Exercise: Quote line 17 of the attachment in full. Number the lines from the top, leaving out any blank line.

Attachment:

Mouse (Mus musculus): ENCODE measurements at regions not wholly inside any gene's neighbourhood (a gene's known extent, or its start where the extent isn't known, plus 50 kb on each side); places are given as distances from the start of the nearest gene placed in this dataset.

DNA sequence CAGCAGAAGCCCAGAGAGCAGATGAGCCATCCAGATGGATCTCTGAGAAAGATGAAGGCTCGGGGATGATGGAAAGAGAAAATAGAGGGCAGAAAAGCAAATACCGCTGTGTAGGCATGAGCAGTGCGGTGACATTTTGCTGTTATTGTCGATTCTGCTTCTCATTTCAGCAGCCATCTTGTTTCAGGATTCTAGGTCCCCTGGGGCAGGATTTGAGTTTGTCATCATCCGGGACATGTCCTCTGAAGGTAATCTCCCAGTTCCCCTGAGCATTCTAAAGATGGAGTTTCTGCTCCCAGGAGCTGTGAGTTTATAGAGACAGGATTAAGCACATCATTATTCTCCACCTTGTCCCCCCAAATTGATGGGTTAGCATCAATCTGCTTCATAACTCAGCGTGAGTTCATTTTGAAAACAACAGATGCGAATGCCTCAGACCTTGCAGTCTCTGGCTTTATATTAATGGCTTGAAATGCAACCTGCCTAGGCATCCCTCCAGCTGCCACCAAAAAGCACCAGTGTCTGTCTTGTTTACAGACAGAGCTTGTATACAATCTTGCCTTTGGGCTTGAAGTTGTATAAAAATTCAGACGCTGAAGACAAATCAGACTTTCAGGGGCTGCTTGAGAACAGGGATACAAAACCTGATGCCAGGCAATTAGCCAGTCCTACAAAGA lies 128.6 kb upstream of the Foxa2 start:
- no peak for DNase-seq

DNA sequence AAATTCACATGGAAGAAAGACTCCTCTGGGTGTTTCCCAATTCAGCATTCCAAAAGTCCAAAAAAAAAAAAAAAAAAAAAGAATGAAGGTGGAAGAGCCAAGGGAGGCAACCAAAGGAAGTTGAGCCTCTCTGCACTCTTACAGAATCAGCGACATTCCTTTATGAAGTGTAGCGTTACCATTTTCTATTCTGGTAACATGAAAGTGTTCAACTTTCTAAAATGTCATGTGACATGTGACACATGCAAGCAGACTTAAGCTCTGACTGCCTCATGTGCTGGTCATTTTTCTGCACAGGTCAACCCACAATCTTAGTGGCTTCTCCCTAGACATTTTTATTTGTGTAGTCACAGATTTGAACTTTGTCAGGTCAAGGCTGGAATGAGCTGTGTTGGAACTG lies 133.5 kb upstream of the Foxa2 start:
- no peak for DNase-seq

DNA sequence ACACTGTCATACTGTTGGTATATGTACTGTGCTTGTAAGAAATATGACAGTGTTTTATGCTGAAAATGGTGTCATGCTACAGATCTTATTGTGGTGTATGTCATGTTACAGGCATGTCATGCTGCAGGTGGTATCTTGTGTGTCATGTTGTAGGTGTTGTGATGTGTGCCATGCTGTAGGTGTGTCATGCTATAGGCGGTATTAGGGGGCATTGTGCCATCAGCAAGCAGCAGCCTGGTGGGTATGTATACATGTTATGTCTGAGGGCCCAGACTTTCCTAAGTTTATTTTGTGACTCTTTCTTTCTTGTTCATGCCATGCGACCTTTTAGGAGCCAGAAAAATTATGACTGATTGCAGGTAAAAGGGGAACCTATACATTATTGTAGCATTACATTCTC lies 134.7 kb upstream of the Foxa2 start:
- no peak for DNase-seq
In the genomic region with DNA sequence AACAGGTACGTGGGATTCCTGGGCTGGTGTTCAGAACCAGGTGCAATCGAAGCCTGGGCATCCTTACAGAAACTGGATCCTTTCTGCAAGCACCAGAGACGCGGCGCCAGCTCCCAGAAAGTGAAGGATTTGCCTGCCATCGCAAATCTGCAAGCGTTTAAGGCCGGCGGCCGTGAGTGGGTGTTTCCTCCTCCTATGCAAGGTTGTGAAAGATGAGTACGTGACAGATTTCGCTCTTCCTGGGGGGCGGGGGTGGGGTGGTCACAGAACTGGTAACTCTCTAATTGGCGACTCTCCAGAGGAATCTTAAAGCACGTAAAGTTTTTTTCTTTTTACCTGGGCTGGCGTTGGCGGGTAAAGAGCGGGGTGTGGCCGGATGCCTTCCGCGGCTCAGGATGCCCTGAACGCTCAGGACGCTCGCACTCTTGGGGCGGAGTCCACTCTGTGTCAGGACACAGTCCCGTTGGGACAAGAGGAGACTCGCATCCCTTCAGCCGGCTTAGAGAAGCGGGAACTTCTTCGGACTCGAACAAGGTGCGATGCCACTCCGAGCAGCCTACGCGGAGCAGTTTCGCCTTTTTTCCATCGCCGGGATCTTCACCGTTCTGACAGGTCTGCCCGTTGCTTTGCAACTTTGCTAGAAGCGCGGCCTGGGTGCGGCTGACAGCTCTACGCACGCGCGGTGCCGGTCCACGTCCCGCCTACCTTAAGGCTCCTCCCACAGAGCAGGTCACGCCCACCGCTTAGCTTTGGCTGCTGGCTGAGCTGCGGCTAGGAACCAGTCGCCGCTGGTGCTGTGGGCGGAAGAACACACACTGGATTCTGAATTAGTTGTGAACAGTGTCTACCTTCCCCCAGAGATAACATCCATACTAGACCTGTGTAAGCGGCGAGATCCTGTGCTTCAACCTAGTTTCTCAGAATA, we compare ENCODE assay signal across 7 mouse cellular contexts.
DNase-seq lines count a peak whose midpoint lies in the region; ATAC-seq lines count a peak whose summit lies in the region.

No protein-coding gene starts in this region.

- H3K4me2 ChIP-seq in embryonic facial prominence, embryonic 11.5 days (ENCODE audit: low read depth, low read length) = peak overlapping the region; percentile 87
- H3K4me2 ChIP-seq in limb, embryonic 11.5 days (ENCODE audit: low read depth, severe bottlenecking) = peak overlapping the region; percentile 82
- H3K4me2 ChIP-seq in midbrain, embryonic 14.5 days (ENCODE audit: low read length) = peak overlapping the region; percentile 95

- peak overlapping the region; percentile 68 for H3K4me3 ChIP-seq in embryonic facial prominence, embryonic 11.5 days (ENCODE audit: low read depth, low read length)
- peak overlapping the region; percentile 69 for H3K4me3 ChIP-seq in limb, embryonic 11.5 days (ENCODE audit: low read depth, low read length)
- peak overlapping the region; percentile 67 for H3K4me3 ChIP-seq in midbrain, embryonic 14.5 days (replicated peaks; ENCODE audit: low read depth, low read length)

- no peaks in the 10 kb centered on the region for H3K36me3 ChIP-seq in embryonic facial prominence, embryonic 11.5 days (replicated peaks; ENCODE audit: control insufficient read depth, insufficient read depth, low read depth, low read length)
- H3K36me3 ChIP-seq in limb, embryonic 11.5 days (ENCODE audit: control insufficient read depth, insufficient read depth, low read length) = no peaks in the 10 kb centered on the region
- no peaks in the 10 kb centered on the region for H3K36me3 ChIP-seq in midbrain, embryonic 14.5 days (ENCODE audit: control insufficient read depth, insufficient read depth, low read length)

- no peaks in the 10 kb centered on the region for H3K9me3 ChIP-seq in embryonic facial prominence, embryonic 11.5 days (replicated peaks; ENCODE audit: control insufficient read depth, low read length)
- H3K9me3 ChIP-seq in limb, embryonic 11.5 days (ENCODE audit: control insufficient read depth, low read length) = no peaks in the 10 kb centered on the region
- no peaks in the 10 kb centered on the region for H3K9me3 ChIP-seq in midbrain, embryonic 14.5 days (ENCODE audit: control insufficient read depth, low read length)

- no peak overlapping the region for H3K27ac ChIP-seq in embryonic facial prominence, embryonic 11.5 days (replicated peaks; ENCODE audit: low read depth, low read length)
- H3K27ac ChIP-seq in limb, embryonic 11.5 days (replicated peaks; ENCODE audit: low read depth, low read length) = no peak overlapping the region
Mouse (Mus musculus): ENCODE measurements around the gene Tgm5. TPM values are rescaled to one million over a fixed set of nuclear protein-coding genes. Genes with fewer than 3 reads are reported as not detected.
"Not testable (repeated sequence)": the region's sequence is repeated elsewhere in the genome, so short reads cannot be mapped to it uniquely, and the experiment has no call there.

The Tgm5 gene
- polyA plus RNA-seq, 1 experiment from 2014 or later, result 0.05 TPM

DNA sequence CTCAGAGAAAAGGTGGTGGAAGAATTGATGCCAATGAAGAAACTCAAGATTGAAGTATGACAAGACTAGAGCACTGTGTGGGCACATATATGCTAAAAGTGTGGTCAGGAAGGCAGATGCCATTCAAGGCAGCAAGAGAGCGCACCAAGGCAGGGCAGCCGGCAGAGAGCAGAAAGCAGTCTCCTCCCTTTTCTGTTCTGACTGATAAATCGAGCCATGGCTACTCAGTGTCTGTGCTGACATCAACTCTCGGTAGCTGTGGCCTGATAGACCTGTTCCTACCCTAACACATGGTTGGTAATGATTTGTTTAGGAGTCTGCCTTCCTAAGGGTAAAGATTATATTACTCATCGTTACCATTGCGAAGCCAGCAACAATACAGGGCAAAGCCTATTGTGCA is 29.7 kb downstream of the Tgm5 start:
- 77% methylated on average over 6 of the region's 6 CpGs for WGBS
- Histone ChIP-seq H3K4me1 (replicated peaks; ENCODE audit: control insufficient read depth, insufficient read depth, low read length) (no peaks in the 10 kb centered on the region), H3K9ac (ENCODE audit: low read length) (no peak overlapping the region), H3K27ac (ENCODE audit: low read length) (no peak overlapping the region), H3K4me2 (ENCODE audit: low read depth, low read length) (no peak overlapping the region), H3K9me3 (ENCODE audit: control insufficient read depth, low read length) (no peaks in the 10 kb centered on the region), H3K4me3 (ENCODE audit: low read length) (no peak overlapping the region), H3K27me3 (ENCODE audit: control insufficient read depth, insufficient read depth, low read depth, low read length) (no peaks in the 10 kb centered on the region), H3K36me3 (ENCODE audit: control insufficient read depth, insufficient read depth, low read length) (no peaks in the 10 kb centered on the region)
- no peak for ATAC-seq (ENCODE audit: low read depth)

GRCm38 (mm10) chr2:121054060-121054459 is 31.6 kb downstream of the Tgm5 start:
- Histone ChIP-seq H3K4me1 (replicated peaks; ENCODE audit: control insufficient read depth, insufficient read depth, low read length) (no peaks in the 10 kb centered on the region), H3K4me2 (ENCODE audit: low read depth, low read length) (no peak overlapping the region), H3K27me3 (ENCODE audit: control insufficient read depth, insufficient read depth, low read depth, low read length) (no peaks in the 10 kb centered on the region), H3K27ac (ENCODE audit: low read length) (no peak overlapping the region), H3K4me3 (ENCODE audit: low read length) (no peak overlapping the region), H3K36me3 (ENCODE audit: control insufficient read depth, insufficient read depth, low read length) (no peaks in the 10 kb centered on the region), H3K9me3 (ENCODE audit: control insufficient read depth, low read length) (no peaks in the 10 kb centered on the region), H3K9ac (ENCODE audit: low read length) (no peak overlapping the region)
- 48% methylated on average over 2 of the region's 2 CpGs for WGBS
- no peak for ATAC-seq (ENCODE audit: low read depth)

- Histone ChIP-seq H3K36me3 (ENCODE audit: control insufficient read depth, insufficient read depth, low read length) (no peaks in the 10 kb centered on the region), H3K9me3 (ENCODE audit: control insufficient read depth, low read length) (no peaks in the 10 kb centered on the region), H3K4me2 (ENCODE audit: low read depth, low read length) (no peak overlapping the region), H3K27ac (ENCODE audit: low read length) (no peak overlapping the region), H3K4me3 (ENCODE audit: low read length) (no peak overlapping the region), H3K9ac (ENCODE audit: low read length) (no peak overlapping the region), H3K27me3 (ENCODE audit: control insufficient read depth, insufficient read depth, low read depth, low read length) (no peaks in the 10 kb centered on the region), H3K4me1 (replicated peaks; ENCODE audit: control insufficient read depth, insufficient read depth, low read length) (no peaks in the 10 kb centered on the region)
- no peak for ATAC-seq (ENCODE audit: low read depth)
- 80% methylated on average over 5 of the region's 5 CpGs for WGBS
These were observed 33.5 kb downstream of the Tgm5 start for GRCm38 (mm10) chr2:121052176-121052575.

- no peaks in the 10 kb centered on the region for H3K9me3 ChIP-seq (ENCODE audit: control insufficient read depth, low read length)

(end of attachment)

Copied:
- no peaks in the 10 kb centered on the region for H3K36me3 ChIP-seq in embryonic facial prominence, embryonic 11.5 days (replicated peaks; ENCODE audit: control insufficient read depth, insufficient read depth, low read depth, low read length)